A number of God’s covenants with humanity are recorded in the Bible. These covenants are like contracts, in that they specify what each party will do, they are binding on both parties, and they can contain penalties for violations. They are unlike contracts, however, in that the two parties are vastly unequal in power, authority, and what they bring to the table. This kind of covenant between God and human beings in the Bible is typically a “suzerainty covenant,” because it follows the pattern of a powerful king making a covenant with a relatively powerless person.

Although the word “covenant” isn’t mentioned in Genesis 1 to 3, there’s sort of an implicit covenant with Adam and Eve: “Take care of the Garden, eat plants, and don’t touch the Tree; in return, I’ll come around every evening for a chat.” We all saw how that worked out.

So God makes a new covenant with Noah: “You may eat plants or animals, murder is a capital crime, and you must not eat blood; in return, I won’t flood you out again (no matter how vexing you get).” The idea that the life of a creature is in its blood, and the life – and therefore the blood – belongs to God alone, is a very ancient one, and as we read through the Bible, we will see it recurring again and again. It might be worthwhile to remember it.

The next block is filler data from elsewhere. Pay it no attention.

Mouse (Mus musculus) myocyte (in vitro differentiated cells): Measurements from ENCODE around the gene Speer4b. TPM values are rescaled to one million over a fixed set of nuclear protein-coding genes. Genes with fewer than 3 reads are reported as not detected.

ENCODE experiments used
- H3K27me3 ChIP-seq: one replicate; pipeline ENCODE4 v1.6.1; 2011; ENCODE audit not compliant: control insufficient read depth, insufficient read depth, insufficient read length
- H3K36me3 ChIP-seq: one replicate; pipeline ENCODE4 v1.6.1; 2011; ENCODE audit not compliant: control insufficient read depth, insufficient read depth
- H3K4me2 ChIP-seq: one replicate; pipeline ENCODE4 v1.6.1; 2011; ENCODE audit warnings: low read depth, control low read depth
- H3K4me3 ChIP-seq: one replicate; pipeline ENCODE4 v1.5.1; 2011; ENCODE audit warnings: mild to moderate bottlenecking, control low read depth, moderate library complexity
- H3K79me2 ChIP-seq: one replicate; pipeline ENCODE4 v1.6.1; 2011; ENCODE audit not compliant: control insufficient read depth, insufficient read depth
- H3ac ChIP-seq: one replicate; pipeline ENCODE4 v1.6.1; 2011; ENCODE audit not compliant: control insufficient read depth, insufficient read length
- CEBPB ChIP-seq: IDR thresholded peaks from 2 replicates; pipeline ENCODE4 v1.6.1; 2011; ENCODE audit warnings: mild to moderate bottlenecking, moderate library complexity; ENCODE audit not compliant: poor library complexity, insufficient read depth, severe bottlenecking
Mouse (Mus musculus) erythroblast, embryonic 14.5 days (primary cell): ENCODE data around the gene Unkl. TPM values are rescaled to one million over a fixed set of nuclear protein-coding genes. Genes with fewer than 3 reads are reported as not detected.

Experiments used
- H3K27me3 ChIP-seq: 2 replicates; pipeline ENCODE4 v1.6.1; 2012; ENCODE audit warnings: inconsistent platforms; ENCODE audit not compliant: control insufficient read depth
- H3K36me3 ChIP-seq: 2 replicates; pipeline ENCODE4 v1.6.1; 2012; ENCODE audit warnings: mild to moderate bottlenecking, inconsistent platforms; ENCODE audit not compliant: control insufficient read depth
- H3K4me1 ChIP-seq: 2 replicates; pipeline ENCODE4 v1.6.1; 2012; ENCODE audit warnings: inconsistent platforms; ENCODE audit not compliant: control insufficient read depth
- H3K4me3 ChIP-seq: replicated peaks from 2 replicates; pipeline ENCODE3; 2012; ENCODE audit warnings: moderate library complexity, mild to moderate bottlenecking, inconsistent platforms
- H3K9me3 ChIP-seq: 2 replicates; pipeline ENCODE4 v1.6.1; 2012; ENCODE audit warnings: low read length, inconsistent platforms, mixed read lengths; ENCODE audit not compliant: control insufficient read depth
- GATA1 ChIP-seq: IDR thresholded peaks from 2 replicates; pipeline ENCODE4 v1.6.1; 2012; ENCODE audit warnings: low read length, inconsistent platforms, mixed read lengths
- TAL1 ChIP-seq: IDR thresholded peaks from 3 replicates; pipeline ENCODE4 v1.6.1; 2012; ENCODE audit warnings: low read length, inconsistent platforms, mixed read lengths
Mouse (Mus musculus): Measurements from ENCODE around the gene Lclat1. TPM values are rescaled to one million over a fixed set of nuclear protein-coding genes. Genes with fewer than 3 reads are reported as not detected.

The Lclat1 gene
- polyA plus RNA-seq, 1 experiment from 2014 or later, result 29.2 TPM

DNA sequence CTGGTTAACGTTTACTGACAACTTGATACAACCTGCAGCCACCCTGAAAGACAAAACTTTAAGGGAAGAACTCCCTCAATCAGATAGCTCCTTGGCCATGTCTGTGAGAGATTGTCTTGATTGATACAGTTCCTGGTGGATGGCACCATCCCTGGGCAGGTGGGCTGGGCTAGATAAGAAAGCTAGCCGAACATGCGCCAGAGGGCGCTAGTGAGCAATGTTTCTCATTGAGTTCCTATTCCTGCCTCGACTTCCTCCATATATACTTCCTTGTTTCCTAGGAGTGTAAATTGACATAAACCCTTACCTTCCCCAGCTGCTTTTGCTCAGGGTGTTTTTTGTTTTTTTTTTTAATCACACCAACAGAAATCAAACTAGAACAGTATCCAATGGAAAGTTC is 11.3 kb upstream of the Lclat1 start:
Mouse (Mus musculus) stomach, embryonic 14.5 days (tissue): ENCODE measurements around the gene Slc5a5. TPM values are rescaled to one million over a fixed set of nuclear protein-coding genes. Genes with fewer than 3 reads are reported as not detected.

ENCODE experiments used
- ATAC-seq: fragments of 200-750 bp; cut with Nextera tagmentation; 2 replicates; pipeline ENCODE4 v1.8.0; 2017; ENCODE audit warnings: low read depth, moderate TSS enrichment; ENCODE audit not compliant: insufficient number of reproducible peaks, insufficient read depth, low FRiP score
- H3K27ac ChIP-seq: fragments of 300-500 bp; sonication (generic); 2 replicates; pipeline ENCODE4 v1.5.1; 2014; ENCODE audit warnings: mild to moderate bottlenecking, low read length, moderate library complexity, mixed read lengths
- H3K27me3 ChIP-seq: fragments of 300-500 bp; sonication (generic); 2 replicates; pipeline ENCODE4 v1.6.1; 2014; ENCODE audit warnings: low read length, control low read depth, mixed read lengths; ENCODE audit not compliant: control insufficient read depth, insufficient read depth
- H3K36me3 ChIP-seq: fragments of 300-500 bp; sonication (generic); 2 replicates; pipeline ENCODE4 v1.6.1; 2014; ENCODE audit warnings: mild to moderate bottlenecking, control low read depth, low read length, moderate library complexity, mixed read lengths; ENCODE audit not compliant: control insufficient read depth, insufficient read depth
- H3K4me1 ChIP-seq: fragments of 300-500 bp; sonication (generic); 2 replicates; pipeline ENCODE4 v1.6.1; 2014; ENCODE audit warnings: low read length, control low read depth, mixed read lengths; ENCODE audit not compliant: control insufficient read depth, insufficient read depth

Genesis 11:1-9, The Rest of the Story: 1. The Beginning of Life As We Know It (7/27/12)

We tend to think about the first part of Genesis as a series of stories: The Garden of Eden, The Fall, Cain and Abel, Noah’s Ark, The Flood, and The Tower of Babel. In a real sense, however, there are only two stories: a prologue called Perfect Harmony; and Ch. 1 of the main plot of the Bible, a story called Things Go Wrong.

Back in Genesis 1 and 2, we see that God created everything, including us, and everything that God created was good. Not only was Creation in perfect harmony with God, but Creation was in harmony with itself. That prologue really isn’t revisited until the very end of the Book.